Charlotte Sigurdson Christiansen, Technical Officer, Chiara Servili, Technical Officer, Tarun Dua, Medical Officer, and Bernadette Daelmans, Coordinator, World Health Organization, Geneva1
Intersectoral collaboration is essential for reaching young children, with the health sector typically being best positioned to deliver interventions that can promote early learning among the 0–3 years age group. In this article, the authors introduce the World Health Organization and UNICEF Care for Child Development package, an evidence-based set of materials to help health sector workers to support caregivers in improving the sensitivity, responsiveness and psychosocial stimulation of their children.
At the beginning of a new millennium, world leaders made commitments to improve the life of poor people around the world in the course of one generation, from 1990 to 2015. The United Nations (UN) Millennium Development Goals include quantitative targets to improve results in poverty reduction, health, education, gender equality and the protection of the environment (WHO, online a). A necessity to achieve these goals is intersectoral collaboration – the health goals cannot be achieved without inputs from other sectors.
In the past two decades, progress has been made in improving child survival, and child mortality (under 5 years) has gone down from 12 million in 1990 to 6.9 million in 2011 (WHO, online b). However, more than 200 million children under 5 worldwide do not reach their full developmental potential. Most of these children live in sub-Saharan Africa and South Asia (Grantham-McGregor et al., 2007).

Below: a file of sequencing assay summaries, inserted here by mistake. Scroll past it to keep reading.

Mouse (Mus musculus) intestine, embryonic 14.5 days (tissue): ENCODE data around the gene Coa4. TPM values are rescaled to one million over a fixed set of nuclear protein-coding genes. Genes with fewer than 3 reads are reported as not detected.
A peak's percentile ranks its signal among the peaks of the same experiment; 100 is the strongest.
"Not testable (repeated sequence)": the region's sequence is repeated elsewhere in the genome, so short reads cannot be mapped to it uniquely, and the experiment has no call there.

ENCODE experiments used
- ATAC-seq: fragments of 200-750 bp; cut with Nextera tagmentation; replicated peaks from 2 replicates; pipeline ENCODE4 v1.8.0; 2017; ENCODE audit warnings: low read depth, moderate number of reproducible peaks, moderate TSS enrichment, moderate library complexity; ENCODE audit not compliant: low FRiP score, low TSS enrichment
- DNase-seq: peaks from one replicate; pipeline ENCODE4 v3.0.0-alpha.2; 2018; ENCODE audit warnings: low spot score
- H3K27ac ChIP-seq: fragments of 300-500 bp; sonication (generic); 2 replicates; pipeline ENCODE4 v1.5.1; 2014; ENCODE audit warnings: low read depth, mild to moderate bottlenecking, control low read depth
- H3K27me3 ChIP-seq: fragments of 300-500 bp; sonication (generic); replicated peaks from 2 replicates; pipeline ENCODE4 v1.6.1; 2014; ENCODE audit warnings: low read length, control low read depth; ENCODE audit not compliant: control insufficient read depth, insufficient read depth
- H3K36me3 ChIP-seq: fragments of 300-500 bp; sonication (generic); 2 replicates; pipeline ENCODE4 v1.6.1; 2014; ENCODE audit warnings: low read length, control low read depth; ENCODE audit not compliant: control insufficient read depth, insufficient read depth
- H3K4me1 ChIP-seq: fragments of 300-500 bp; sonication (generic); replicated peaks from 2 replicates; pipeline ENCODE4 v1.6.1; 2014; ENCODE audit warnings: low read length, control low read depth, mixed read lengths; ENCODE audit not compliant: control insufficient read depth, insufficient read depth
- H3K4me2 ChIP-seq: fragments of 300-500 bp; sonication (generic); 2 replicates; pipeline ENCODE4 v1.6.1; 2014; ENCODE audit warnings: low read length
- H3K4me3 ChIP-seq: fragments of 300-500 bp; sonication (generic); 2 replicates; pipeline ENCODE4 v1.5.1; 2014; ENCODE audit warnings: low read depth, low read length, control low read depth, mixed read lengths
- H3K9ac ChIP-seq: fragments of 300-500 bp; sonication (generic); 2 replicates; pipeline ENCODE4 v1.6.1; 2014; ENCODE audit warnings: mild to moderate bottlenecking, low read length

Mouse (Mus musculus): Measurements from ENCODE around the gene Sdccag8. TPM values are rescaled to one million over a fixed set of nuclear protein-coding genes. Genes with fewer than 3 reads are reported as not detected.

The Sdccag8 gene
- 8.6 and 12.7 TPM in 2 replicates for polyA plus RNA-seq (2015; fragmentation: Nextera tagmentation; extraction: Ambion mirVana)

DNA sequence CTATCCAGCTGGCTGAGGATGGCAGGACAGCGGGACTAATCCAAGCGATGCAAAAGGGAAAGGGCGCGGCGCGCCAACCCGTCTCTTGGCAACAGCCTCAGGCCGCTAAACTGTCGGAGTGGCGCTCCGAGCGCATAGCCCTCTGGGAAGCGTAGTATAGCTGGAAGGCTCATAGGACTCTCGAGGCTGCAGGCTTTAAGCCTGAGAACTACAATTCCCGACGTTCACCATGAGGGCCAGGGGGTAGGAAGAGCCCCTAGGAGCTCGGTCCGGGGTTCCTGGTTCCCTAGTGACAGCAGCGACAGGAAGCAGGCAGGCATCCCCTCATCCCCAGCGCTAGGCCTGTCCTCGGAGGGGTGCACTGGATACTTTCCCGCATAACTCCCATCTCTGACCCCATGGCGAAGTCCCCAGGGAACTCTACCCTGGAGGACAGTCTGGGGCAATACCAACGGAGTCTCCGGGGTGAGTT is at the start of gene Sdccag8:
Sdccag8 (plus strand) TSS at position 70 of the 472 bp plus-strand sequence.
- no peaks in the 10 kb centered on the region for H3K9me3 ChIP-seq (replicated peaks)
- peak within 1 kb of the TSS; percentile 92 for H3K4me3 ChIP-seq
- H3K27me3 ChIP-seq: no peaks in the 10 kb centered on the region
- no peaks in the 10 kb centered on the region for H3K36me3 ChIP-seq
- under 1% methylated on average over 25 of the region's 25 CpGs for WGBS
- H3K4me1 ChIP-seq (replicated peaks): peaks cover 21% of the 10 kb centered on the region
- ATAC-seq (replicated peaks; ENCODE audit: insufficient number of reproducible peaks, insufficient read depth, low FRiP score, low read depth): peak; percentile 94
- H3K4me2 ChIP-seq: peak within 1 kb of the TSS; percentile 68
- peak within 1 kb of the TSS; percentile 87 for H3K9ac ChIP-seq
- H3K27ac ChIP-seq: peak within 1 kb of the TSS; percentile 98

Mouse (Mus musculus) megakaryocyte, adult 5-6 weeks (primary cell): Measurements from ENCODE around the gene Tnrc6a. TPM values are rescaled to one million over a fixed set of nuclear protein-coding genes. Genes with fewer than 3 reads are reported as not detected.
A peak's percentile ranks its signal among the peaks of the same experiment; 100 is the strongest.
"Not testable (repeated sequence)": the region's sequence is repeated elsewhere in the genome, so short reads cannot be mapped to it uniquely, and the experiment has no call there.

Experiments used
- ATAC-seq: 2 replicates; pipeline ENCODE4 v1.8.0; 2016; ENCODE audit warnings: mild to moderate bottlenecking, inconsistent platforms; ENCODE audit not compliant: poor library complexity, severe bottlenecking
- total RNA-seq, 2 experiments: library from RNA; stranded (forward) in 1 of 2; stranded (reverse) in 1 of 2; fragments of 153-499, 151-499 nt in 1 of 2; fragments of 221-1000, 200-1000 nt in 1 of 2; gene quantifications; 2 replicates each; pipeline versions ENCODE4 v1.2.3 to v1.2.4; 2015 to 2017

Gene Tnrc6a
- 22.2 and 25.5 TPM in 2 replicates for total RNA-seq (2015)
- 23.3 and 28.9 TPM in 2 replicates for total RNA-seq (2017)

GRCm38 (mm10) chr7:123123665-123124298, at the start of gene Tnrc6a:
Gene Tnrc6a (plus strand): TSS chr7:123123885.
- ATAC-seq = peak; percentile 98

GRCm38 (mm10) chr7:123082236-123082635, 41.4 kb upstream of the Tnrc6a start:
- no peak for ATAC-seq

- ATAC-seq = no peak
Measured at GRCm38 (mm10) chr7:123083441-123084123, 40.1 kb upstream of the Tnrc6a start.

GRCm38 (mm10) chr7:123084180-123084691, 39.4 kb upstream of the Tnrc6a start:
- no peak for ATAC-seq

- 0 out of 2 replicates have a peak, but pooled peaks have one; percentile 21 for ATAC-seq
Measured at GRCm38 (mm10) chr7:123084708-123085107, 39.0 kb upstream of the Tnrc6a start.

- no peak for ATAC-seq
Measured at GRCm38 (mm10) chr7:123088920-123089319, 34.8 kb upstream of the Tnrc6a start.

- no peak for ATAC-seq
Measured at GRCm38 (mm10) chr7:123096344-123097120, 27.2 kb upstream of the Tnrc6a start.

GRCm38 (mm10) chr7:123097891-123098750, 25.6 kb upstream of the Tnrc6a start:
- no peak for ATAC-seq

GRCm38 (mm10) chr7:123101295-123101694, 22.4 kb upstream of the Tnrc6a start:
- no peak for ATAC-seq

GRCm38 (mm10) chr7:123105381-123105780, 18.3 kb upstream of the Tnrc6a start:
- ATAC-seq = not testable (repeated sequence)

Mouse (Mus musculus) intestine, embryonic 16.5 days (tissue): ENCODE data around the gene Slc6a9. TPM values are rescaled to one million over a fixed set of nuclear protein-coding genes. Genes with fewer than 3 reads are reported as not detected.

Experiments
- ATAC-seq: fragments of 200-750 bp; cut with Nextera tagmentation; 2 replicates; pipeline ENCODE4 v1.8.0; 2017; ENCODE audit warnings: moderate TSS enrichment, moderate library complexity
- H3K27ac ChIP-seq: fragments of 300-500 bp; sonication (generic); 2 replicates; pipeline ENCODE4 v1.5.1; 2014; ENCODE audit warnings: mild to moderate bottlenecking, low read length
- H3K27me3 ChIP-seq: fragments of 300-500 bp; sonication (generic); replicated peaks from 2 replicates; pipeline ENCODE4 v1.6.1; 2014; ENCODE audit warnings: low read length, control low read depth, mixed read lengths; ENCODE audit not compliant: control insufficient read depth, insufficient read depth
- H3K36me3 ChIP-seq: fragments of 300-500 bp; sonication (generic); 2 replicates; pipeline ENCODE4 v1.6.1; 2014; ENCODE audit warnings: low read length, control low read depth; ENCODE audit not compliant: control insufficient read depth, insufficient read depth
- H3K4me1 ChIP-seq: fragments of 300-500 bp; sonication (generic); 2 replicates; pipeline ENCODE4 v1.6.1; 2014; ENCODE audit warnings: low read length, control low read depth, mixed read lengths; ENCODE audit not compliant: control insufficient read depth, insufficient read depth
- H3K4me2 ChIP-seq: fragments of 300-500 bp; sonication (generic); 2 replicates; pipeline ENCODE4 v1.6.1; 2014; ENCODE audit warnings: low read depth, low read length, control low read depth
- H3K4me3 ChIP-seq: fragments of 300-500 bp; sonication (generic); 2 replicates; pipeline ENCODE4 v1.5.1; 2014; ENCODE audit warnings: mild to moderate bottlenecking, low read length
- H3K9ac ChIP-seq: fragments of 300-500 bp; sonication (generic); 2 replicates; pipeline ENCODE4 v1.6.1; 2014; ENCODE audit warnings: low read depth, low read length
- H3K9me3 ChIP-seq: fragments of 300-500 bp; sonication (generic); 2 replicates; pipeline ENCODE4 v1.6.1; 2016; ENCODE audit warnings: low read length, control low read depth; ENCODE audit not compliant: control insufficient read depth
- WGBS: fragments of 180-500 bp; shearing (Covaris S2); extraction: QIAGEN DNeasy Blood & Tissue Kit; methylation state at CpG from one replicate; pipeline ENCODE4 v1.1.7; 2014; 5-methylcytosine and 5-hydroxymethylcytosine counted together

Early environments are powerful determinants of how well a child develops, and can influence long-term health, learning and behavioural trajectories. The environmental factors that influence a young child’s development may be proximal (such as families’ economies), or distal (for example, the ecological and political environment). Figure 1 shows a variety of factors influencing development in early childhood.
Programmes for disadvantaged children that are introduced during early childhood are found to have a greater impact than those introduced at a later stage (Engle et al., 2007). Whereas there is a clear recognition that the education sector plays an important role in early child development, it is the health sector that uniquely interacts with children under the age of 3 and their families. In most countries, the healthcare system is the only system that potentially can reach all young children and their families. Families and communities generally have trust in and contact with the healthcare system, especially in early years (WHO, 2012a).
The health sector is well placed to influence a range of both proximal and distal factors that affect child development, such as the quality of interaction between the parent and child; the opportunities for early stimulation; the home and community environment; and the national policy on early childhood care that will impact on the quality of day care exposure a child may receive. The health sector works through several mechanisms, including primary healthcare services, home visiting services, and other community activities and services, all of which are important in improving learning and development in the child.
Interventions influencing child development